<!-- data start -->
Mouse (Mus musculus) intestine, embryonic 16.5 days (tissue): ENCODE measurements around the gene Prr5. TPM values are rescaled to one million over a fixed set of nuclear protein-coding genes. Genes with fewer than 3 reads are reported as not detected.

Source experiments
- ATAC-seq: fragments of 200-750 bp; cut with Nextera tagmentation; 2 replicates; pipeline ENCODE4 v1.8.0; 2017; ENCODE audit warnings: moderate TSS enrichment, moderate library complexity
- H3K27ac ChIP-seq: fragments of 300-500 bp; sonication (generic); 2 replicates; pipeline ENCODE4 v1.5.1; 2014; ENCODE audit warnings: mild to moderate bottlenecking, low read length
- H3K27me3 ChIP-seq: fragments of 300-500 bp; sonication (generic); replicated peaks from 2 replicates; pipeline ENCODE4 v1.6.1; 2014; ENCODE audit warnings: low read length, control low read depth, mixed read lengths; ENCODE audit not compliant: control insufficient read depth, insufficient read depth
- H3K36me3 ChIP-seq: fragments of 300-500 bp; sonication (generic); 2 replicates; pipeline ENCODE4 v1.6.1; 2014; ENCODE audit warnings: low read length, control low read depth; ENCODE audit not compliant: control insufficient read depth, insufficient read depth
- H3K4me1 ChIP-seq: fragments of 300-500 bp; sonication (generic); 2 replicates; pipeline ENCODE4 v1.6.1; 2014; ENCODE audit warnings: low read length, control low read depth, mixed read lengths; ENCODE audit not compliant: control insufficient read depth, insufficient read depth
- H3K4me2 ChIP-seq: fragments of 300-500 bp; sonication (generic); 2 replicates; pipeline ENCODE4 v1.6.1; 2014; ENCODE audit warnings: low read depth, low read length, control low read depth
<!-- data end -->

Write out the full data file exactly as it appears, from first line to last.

Mouse (Mus musculus) intestine, embryonic 16.5 days (tissue): ENCODE measurements around the gene Prr5. TPM values are rescaled to one million over a fixed set of nuclear protein-coding genes. Genes with fewer than 3 reads are reported as not detected.

Source experiments
- ATAC-seq: fragments of 200-750 bp; cut with Nextera tagmentation; 2 replicates; pipeline ENCODE4 v1.8.0; 2017; ENCODE audit warnings: moderate TSS enrichment, moderate library complexity
- H3K27ac ChIP-seq: fragments of 300-500 bp; sonication (generic); 2 replicates; pipeline ENCODE4 v1.5.1; 2014; ENCODE audit warnings: mild to moderate bottlenecking, low read length
- H3K27me3 ChIP-seq: fragments of 300-500 bp; sonication (generic); replicated peaks from 2 replicates; pipeline ENCODE4 v1.6.1; 2014; ENCODE audit warnings: low read length, control low read depth, mixed read lengths; ENCODE audit not compliant: control insufficient read depth, insufficient read depth
- H3K36me3 ChIP-seq: fragments of 300-500 bp; sonication (generic); 2 replicates; pipeline ENCODE4 v1.6.1; 2014; ENCODE audit warnings: low read length, control low read depth; ENCODE audit not compliant: control insufficient read depth, insufficient read depth
- H3K4me1 ChIP-seq: fragments of 300-500 bp; sonication (generic); 2 replicates; pipeline ENCODE4 v1.6.1; 2014; ENCODE audit warnings: low read length, control low read depth, mixed read lengths; ENCODE audit not compliant: control insufficient read depth, insufficient read depth
- H3K4me2 ChIP-seq: fragments of 300-500 bp; sonication (generic); 2 replicates; pipeline ENCODE4 v1.6.1; 2014; ENCODE audit warnings: low read depth, low read length, control low read depth